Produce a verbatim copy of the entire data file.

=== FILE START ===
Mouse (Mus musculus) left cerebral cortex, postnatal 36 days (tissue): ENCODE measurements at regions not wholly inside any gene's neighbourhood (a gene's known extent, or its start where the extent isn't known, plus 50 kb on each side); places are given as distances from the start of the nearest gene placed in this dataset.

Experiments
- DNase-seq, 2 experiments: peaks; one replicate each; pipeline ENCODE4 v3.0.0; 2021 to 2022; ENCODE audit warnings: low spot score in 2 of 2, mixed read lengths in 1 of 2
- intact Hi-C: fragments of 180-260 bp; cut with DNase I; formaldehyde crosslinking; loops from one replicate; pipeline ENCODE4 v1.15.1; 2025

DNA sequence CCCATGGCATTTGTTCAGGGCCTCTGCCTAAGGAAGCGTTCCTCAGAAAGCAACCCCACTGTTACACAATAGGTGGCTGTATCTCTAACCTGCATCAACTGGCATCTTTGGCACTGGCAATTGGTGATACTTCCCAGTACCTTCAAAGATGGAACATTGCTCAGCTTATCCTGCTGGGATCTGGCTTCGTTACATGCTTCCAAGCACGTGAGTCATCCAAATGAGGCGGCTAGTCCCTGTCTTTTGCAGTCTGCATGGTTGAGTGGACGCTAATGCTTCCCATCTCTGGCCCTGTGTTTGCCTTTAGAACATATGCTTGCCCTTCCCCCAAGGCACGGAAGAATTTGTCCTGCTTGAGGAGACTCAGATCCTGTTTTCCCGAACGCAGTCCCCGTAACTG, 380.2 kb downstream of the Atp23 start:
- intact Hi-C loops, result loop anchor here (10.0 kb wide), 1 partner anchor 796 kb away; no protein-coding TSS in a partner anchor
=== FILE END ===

Mouse (Mus musculus) left cerebral cortex, postnatal 36 days (tissue): ENCODE measurements at regions not wholly inside any gene's neighbourhood (a gene's known extent, or its start where the extent isn't known, plus 50 kb on each side); places are given as distances from the start of the nearest gene placed in this dataset.

Experiments
- DNase-seq, 2 experiments: peaks; one replicate each; pipeline ENCODE4 v3.0.0; 2021 to 2022; ENCODE audit warnings: low spot score in 2 of 2, mixed read lengths in 1 of 2
- intact Hi-C: fragments of 180-260 bp; cut with DNase I; formaldehyde crosslinking; loops from one replicate; pipeline ENCODE4 v1.15.1; 2025

DNA sequence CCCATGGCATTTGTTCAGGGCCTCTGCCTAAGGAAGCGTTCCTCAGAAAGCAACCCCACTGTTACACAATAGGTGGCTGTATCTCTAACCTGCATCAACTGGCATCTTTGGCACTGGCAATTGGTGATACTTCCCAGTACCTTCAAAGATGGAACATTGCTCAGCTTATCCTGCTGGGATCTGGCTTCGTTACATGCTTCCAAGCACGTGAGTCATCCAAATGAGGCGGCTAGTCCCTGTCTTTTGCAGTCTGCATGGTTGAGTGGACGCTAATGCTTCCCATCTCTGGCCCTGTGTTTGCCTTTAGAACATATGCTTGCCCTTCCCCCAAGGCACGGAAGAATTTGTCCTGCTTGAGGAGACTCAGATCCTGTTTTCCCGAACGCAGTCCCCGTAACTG, 380.2 kb downstream of the Atp23 start:
- intact Hi-C loops, result loop anchor here (10.0 kb wide), 1 partner anchor 796 kb away; no protein-coding TSS in a partner anchor